were tightened against the implant threads with plastic screws. Thermal changes on the implant surface were recorded continually at 100-ms sampling intervals using a TC-08 thermocouple data logger (Pico Technology) and data acquisition software (PicoLog R5.20.3; Pico Technology). All measurements were made at room temperature (average 24.81°C ± 0.78°C). The tap water used for irrigation had a mean temperature of 24.81°C ± 0.54°C.
MATERIALS AND METHODS Experimental Design Forty five one-piece dental implants (UNO, MIS Implant Technologies), 3 mm in diameter and 13 mm in length, were used in this study. Implants were divided into three groups of 15 each depending on the water flow rate used during the preparation process: group G30 (preparation with 30 mL/min water spray irrigation), group G15 (preparation with 15 mL/min water spray irrigation), and group G0 (preparation without water irrigation, air cooling only).
Temperature Measurement The implants were mounted and fixed into 2.7-mmdiameter machined slots in a custom-made acrylic glass apparatus (Faculty of Mechanical Engineering, Technion-Israel Institute of Technology). T-type, copper-constantan, 30-gauge wire thermocouples (TE Wire & Cable) were positioned at the most coronal and most apical threads (Fig 1). The thermocouples
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Abutment Prosthetic Preparation The abutment portion of the one-piece implants was prepared in a continuous circular motion using a high-speed dental handpiece at 400,000 RPM (M 8101model, MTC Industries & Research). A new medium-grit diamond bur (C3, Strauss) was used for each implant. The implant–acrylic glass complex was covered and isolated with rubber dam (Henr y Schein), in which a hole was punched to allow the abutment to be exposed for the prosthetic preparation while protecting the implant (Fig 2). Preparation continued for 120 seconds or until the temperature reached 47°C at the coronal or apical thermocouples. All implants were prepared by the same operator.
Data Processing and Statistical Analysis Temperature measurements at selected time points were extracted: maximum temperatures at the coronal and apical threads (Cmax and Amax, respectively) and the initial temperatures at the coronal and apical threads (C0 and A0, respectively) for all three experimental groups. The time that elapsed until the maximum temperature was reached (CTmax and ATmax) was recorded for all three experimental groups. The amplitudes of the thermal changes (⌬C = Cmax – C0 and ⌬A = Amax – A0) were calculated separately for the coronal and apical sites in each group. In the G15 and G30 groups, mean plateau temperatures at the
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G0 coronal thread G15 coronal thread G30 coronal thread
50 45 40 35 30 25 20 15 10 5 0 0
10 20 30 40 50 60 70 80 90 100 110 120 130 140 150 160 170 180 190 200 Time (s)
Fig 3 Temperature measurement in the most coronal threads over time for the G0, G15, and G30 groups. The horizontal arrow represents the time point when the temperature reached 47°C and abutment preparation was halted in the G0 group. The vertical line, at 120 seconds, represents the time point when abutment preparation was halted in the G15 and G30 groups.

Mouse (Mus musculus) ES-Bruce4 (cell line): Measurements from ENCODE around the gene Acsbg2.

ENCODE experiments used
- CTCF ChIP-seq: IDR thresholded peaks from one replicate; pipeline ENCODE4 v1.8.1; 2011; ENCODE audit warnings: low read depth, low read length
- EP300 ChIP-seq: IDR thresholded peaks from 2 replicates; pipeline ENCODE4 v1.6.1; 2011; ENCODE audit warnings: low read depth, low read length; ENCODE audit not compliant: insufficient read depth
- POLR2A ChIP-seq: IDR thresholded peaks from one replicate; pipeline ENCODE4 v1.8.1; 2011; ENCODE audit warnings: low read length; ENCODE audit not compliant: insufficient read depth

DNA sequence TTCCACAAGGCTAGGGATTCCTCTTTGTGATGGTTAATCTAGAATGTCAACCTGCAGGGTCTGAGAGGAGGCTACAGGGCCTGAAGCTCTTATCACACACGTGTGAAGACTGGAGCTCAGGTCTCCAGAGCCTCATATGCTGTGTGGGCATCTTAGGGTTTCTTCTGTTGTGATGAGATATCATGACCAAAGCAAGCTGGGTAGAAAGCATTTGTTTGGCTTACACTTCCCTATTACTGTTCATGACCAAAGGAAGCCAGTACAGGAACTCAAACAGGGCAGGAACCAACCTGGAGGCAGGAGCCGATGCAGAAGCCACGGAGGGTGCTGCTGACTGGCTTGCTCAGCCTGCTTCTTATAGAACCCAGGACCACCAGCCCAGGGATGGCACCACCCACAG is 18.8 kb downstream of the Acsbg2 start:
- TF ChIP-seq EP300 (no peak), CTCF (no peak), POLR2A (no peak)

Table 1 Mean (± SDs) Temperatures and Time Frames of Heat Production During Prosthetic Preparation Group G0 G15 G30
42.40 ± 4.05 106.02 ± 19.21 97.20 ± 32.65
4.62 ± 0.41 3.15 ± 1.46 1.47 ± 0.74
10.80 ± 1.27 90.53 ± 31.19 81.93 ± 34.47
36.94 ± 4.13 7.79 ± 1.54 4.04 ± 1.08
61.60 ± 3.63 32.88 ± 1.37 28.74 ± 1.37
Cmax = coronal maximum temperature; ⌬C = amplitude of coronal thermal changes; CTmax = time to reach coronal maximum temperature; ⌬A = amplitude of apical thermal changes; ATmax = time to reach apical maximum temperature. (vertical bars, P = .0001).
most coronal thread (Cplateau) and the amplitudes of thermal changes to Cplateau (⌬Cplateau = Cplateau – C0) were calculated. Temperature differences at selected time points, maximum temperatures, and plateau averages were analyzed in the three experimental groups using oneway analysis of variance with Scheffé modification at 95% confidence level. The correlations between apical and coronal temperatures and time measurements were tested in a linear regression model. A 5% significance level was used.
RESULTS Temperature Findings The time needed to reach 47°C in the most coronal thread in the G0 group was 5.73 ± 1.16 seconds, at which time the preparation was halted. Although the preparation was stopped, a pronounced overshoot
was noticed as the temperature continued to rise until reaching a mean Cmax of 61.60°C ± 3.63°C. None of the implants in the other two groups, G15 and G30, reached 47°C (Fig 3). The mean Cmax temperatures recorded differed significantly between all experimental groups: 61.60°C ± 3.63°C, 32.88°C ± 1.37°C, and 28.74°C ± 1.37°C for G0, G15, and G30, respectively (P = .0001; Table 1). C temperatures were significantly different between all experimental groups, 36.94°C ± 4.13°C, 7.79°C ± 1.54°C, and 4.04°C ± 1.08°C for G0, G15, and G30, respectively (P = .0001). Temperatures recorded at the apical threads were also significantly different between all experimental groups: 4.62°C ± 0.41°C, 3.15°C ± 1.46°C, and 1.47°C ± 0.74°C for G0, G15, and G30, respectively (P = .0001); thus a temperature gradient of approximately 1.6°C between experimental groups resulted from the decreased flow rate of water spray (Table 1).